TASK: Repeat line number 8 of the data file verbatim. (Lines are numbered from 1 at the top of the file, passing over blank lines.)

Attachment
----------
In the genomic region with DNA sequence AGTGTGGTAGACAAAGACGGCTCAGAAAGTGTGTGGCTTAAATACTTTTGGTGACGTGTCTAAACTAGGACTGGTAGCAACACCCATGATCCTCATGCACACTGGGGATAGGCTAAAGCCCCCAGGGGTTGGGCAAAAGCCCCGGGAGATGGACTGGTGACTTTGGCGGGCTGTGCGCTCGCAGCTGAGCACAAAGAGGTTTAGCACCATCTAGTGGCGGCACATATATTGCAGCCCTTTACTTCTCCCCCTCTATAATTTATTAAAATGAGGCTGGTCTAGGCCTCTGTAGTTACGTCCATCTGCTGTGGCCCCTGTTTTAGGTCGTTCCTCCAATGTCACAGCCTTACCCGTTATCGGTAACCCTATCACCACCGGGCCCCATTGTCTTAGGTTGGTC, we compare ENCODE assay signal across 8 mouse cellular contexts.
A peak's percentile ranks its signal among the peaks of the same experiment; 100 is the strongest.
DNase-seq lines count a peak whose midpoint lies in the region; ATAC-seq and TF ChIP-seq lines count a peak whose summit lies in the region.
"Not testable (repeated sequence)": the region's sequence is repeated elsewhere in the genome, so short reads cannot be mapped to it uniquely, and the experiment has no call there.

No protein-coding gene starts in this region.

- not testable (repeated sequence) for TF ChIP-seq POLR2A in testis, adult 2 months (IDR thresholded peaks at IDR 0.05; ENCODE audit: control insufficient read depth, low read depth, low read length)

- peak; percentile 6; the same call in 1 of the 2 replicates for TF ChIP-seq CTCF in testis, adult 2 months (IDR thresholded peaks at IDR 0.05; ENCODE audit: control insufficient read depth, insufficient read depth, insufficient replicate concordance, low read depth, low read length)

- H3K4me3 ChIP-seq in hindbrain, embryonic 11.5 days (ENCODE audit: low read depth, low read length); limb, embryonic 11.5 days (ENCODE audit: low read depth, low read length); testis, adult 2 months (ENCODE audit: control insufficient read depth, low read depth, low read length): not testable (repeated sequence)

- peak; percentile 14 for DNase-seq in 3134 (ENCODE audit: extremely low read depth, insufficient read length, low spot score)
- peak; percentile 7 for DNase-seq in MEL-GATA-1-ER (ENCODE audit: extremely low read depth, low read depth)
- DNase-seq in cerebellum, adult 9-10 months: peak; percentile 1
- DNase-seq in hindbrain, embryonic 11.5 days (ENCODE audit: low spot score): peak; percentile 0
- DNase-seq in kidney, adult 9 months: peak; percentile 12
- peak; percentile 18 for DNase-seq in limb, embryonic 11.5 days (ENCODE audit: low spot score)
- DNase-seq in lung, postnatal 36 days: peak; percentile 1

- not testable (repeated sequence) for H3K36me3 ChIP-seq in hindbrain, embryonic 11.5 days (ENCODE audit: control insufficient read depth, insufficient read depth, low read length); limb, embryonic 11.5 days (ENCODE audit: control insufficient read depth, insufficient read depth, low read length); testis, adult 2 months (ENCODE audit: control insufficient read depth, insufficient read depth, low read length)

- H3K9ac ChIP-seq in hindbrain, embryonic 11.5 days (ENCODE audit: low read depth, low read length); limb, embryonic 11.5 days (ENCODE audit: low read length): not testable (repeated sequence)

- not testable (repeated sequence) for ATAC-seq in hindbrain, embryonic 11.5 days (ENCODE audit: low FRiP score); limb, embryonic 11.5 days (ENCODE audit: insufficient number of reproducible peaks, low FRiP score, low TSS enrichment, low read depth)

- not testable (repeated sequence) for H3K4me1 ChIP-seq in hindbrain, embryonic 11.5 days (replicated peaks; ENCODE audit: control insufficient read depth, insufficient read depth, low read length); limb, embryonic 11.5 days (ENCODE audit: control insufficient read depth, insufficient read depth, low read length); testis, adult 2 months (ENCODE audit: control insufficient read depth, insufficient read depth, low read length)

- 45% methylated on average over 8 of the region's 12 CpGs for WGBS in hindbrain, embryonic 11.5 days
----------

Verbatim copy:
- H3K4me3 ChIP-seq in hindbrain, embryonic 11.5 days (ENCODE audit: low read depth, low read length); limb, embryonic 11.5 days (ENCODE audit: low read depth, low read length); testis, adult 2 months (ENCODE audit: control insufficient read depth, low read depth, low read length): not testable (repeated sequence)